May 24th, 2007

Sanity Squad podcast: whither “leadership?”

Once again the Sanity Squad attempts to dispense wisdom, or at least to entertain. Join Siggy, Dr. Sanity, Shrink, and me as we discuss what makes a good leader, and how rare leadership is these days. We also tackle the current spate of political apologies, including ex-President Carter’s recent tepid attempt at the genre.

4 Responses to “Sanity Squad podcast: whither “leadership?””

  1. Nyomythus Says:

    Where’s the link?

  2. martywd Says:

    pajamasmedia.comThe ‘link’ can be found here.

  3. Ymarsakar Says:

    Carter and wisdom is sort of like antimatter and matter, Neo. If they ever occupied the same spot, Carter would blow up.

  4. Ymarsakar Says:

    In response to what you said about Japan, Neo, here’s my best attempt.

    Apologies in Japan are quite formal in a way. More formal than our manner, for the japanese actually in the old school get down on both knees and actually bow with their head touching the floor. And they stay that way, Neo until the apology is accepted.

    It works in this framework. The Japanese is extremely heirarchical. That means when you are ‘apologizing’ what you are really doing is petitioning your feudal lord, your superior, over your mistakes and the cost on your status/honor.

    Submitting to a higher power, means you are obeying your duty, and obeying your duty grants you honor in the Code of Bushido.

    That was why Japanese even up to WWII times, committed sepukku after they had failed. Before the surrender of Japan, one of Hirohito’s cabinet members committed ritual suicide. Or was that after Leyte Gulf, can’t remember really.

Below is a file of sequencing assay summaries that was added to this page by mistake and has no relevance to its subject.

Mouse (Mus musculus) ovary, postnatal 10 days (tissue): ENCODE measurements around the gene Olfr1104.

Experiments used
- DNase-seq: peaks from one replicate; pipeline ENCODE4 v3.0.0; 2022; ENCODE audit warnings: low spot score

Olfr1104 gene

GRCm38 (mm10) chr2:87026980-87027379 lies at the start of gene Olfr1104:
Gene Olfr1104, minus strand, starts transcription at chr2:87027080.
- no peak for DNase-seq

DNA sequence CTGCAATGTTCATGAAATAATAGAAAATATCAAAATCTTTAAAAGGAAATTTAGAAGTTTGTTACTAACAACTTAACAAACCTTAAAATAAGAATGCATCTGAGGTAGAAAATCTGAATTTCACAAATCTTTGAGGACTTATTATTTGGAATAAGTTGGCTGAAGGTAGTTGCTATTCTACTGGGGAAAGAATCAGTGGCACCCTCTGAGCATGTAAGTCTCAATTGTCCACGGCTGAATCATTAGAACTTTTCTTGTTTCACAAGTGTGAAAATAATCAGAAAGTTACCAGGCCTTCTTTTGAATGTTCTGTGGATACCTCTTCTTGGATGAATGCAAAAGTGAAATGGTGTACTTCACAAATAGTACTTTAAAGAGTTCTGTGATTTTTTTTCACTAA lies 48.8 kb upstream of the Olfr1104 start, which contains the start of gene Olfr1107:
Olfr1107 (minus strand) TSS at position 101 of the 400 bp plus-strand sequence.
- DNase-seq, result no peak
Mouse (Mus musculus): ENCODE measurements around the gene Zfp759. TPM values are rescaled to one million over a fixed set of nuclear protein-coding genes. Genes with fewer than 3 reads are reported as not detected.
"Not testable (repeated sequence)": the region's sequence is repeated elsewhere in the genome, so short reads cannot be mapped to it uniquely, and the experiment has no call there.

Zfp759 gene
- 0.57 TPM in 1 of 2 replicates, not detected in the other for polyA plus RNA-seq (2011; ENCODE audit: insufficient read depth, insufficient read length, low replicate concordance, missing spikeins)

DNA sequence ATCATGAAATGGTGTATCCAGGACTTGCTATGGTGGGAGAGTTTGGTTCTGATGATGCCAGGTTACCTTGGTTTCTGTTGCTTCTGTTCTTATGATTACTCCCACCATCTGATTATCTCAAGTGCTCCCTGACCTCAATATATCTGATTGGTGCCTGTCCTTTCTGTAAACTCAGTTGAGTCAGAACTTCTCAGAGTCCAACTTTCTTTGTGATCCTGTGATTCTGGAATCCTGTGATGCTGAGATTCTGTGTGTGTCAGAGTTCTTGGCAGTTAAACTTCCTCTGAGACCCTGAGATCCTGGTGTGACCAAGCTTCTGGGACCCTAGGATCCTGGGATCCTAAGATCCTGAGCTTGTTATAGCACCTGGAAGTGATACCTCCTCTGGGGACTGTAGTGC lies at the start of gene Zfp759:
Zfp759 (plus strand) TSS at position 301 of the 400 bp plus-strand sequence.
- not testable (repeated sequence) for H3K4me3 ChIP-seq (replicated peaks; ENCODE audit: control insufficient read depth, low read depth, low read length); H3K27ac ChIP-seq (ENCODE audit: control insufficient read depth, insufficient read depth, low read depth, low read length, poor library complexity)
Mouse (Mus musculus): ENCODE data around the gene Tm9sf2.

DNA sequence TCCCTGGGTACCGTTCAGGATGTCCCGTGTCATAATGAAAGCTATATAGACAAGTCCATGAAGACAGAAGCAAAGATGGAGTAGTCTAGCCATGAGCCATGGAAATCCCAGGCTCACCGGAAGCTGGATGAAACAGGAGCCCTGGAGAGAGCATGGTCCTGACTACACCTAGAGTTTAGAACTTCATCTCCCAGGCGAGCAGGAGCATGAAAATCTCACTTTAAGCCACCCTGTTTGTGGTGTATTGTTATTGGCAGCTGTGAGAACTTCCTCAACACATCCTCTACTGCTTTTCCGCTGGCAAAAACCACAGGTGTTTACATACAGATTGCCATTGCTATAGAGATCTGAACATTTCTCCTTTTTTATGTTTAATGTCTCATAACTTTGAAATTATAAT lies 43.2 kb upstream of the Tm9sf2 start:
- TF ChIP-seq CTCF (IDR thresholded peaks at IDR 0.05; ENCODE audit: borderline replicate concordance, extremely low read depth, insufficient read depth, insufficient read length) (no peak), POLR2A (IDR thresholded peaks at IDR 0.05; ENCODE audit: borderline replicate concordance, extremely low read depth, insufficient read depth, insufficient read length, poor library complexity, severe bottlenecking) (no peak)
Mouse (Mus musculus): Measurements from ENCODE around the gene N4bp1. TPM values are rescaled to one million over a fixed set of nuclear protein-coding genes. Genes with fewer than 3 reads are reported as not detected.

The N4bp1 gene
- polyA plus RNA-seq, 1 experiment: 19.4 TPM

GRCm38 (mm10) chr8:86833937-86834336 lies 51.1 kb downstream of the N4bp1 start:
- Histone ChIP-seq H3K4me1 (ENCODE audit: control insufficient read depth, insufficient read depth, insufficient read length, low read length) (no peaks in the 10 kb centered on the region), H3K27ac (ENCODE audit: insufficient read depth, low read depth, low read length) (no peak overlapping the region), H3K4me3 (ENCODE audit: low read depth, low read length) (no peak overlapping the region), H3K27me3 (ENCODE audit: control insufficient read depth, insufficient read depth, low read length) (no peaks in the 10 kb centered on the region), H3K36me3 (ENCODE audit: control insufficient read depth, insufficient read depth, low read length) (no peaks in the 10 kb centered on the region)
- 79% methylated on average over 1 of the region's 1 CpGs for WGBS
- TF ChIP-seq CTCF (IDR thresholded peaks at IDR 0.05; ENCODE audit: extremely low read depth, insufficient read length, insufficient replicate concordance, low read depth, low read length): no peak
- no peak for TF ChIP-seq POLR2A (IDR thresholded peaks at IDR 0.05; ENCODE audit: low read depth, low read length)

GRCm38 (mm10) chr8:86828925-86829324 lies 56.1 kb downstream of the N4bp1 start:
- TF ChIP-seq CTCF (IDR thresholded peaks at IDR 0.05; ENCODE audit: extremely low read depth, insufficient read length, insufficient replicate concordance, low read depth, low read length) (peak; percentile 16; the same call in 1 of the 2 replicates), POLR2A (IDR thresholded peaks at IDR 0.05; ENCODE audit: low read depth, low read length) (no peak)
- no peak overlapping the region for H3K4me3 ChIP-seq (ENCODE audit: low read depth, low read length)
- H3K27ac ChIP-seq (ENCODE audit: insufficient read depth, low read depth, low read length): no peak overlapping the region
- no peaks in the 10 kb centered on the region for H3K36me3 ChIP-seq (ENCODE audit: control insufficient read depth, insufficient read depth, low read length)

Regardless, ritual suicide was the ultimate example of “being sorry” in Japan. Because a man’s honor was his to hold or throw away, and to recover that honor required the Warrior code, Neo. And the Warrior code revolved around stamina, facing up to pain, courage, and so forth. The Arab version of courage is yelling in your face that they are going to find you in an alley way and stab a knife in your back. That’s their version of courage, which translates as throwing rocks at Jewish tanks. Their courage is more similar to barbarian bezerkness, sheer recklessness in the face of danger. Like the Native Americans did, who thought it was the height of courage and skill to tap some enemy and get away on a horse.

    The Japanese version of courage was more mature, in that it more or less had to do with maintaining your loyalty to your superiors and facing up to your duty. Duty was a harsh measure in Japan, still is in a way.

    I did a post on this, because of a recent discussion on the subject over at blackfive, Neo. You might be interested in that.

    One other major difference is that in Arab culture, if someone shames you, the responsibility seems to be on YOU to make things better. In Japan’s honor code, if you are ashamed, then that shame came as a result of your OWN actions. The responsibility is crucial. That’s why they think blowing up children is okay when they suicide, while the Japanese thinks suicide has to be painful only for the single person to be sufficient to wash away dishonor.

    Japan’s history was shaped by war, much as America’s history was. Arabs had their wars, yes, but they never united in a sense. Desert cultures are interesting in a way because of that. Unity doesn’t seem very stable there. Too much fighting over water or oil perhaps. Must be the oil in a way.

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Previously a lifelong Democrat, born in New York and living in New England, surrounded by liberals on all sides, I've found myself slowly but surely leaving the fold and becoming that dread thing: a neocon.


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